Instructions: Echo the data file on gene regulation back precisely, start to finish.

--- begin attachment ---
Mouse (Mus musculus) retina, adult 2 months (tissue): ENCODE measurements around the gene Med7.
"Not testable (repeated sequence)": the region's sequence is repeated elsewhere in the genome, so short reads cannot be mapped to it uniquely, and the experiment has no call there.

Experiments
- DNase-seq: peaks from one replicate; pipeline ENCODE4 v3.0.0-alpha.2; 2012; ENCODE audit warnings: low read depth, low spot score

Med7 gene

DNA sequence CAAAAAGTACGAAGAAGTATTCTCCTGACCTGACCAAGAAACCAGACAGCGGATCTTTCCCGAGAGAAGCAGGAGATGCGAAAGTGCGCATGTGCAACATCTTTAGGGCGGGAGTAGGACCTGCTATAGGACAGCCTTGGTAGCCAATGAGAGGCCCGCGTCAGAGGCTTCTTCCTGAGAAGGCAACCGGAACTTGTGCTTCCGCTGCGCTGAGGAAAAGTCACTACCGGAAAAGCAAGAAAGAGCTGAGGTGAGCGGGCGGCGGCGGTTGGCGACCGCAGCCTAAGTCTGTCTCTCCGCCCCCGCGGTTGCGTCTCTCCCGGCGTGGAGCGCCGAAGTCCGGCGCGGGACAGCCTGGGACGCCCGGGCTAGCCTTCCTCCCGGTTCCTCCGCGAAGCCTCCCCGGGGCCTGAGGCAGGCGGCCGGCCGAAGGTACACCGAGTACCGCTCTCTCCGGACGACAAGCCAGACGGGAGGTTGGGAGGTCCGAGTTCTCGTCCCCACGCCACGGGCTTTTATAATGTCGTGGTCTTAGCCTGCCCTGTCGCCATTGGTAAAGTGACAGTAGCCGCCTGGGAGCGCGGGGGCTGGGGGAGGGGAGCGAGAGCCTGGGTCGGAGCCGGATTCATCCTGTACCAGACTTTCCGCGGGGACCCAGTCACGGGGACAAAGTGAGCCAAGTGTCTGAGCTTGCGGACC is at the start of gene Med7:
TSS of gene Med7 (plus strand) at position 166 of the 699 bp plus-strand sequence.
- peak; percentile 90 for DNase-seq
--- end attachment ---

Mouse (Mus musculus) retina, adult 2 months (tissue): ENCODE measurements around the gene Med7.
"Not testable (repeated sequence)": the region's sequence is repeated elsewhere in the genome, so short reads cannot be mapped to it uniquely, and the experiment has no call there.

Experiments
- DNase-seq: peaks from one replicate; pipeline ENCODE4 v3.0.0-alpha.2; 2012; ENCODE audit warnings: low read depth, low spot score

Med7 gene

DNA sequence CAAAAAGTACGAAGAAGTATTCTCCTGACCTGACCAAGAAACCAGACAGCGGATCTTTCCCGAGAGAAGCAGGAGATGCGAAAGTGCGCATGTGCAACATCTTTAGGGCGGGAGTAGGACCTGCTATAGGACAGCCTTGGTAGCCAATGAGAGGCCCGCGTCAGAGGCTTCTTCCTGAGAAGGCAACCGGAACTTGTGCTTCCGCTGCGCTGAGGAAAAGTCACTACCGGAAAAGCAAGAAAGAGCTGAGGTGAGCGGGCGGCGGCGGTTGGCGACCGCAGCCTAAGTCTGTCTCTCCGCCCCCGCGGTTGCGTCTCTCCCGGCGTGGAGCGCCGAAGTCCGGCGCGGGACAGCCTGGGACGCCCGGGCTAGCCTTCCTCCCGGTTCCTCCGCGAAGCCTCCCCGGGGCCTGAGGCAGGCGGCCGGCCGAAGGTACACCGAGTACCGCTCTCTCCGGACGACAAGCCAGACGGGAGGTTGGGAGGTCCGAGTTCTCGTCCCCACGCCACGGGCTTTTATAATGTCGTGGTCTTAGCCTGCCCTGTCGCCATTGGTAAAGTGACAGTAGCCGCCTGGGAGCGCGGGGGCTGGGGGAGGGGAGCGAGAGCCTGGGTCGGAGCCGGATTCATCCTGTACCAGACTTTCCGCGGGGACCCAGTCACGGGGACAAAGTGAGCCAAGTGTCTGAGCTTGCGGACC is at the start of gene Med7:
TSS of gene Med7 (plus strand) at position 166 of the 699 bp plus-strand sequence.
- peak; percentile 90 for DNase-seq